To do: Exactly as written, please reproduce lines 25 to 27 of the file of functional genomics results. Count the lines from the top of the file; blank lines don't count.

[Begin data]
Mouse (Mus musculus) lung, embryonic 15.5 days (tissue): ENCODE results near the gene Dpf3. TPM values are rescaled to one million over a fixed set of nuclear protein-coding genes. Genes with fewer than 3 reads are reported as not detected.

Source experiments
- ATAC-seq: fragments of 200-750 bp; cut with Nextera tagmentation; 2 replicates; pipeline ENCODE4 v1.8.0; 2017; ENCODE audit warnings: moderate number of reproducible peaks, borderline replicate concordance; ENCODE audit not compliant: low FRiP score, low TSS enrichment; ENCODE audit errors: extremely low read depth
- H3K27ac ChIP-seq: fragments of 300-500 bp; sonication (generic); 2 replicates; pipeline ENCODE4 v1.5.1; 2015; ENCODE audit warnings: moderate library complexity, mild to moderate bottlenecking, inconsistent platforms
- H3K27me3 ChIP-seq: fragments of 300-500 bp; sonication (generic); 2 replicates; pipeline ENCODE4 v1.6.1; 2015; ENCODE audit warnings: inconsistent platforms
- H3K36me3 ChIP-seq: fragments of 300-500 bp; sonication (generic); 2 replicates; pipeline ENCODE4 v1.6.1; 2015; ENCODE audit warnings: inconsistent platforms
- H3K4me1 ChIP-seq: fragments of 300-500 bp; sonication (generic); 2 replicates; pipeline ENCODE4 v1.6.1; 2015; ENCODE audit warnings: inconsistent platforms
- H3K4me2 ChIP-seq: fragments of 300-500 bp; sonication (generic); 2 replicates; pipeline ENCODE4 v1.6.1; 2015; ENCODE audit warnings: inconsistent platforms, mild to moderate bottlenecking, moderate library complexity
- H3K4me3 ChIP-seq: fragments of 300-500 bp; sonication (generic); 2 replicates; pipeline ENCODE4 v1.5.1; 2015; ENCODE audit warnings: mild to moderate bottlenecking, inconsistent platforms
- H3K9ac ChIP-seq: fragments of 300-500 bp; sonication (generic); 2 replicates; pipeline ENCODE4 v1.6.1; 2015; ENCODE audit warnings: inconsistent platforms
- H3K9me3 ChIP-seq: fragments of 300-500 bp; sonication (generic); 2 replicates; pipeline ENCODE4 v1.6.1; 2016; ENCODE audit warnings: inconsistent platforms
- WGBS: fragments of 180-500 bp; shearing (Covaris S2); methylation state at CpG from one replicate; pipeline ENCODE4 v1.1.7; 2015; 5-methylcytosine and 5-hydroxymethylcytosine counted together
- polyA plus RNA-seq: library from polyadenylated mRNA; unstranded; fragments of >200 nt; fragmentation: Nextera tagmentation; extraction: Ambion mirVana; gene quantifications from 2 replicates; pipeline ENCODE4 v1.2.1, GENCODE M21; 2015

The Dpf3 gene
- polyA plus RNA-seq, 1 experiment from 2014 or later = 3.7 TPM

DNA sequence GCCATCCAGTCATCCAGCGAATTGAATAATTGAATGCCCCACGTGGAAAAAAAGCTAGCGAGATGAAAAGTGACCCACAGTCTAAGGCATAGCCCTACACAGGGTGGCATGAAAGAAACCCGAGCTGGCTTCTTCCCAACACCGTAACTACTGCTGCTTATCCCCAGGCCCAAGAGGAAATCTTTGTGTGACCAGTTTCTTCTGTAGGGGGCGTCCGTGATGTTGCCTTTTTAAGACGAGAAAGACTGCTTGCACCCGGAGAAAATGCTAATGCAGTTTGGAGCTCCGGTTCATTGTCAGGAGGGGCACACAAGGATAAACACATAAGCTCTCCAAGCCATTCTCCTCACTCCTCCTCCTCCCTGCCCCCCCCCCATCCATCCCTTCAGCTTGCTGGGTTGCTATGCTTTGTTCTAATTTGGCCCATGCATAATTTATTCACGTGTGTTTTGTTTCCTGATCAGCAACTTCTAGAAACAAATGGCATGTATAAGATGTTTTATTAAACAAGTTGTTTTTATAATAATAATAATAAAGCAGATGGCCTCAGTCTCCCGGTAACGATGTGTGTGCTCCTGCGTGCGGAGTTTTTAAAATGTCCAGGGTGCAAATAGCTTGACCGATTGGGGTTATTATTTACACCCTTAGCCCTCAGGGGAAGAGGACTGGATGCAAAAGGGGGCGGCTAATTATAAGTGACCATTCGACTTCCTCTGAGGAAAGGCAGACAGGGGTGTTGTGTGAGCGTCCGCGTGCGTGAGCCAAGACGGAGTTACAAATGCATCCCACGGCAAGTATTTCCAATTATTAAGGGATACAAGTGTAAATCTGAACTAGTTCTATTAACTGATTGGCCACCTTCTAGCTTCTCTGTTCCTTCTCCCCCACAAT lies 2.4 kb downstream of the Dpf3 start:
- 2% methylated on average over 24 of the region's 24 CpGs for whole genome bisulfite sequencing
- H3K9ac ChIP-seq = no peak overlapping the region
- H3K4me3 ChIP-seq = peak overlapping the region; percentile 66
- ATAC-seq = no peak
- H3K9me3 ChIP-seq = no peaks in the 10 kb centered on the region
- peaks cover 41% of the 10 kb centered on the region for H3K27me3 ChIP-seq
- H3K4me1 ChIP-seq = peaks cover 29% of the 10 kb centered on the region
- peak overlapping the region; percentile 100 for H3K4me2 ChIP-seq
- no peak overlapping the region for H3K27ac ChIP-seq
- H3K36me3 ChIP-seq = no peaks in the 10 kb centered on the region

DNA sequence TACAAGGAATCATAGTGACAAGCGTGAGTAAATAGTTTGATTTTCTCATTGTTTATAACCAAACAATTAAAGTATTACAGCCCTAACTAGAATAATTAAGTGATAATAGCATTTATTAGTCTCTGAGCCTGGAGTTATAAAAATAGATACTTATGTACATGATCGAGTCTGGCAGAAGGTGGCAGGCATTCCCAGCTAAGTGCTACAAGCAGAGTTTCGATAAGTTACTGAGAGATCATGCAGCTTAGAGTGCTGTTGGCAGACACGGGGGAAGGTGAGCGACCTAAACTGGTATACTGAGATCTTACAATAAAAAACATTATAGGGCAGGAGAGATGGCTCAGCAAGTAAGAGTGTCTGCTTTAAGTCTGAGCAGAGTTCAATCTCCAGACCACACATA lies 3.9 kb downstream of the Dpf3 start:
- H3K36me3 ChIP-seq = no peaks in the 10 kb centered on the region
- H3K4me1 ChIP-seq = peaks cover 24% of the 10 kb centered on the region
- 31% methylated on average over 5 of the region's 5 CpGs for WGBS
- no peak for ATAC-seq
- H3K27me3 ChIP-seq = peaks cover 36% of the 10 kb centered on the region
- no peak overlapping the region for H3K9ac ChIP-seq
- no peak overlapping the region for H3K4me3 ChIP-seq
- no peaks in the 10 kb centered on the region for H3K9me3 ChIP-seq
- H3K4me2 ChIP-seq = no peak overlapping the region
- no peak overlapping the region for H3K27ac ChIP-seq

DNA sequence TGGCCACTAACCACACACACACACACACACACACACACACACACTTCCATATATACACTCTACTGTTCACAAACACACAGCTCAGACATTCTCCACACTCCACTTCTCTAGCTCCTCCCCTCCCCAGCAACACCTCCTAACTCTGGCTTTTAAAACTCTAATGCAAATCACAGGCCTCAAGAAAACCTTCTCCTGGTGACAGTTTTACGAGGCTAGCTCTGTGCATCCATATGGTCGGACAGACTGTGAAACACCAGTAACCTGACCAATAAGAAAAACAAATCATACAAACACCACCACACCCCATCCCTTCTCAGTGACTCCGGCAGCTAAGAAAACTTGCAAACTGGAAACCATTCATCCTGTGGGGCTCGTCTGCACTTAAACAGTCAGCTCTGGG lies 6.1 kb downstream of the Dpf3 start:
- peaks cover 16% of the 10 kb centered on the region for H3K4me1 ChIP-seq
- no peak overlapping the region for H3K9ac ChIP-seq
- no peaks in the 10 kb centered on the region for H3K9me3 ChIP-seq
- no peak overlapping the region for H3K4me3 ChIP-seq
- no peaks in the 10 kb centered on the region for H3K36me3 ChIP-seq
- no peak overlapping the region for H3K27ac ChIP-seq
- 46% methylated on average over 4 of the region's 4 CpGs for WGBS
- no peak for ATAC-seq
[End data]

- no peak overlapping the region for H3K27ac ChIP-seq
- H3K36me3 ChIP-seq = no peaks in the 10 kb centered on the region

DNA sequence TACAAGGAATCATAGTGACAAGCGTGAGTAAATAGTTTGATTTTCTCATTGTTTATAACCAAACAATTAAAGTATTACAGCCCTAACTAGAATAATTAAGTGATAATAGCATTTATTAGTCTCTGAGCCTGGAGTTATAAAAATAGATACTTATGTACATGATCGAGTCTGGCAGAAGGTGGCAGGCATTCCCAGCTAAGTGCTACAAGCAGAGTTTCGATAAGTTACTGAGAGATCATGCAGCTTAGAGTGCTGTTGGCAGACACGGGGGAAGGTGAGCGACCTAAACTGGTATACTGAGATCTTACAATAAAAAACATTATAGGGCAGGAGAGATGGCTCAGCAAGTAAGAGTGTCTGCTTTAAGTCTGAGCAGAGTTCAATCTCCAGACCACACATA lies 3.9 kb downstream of the Dpf3 start: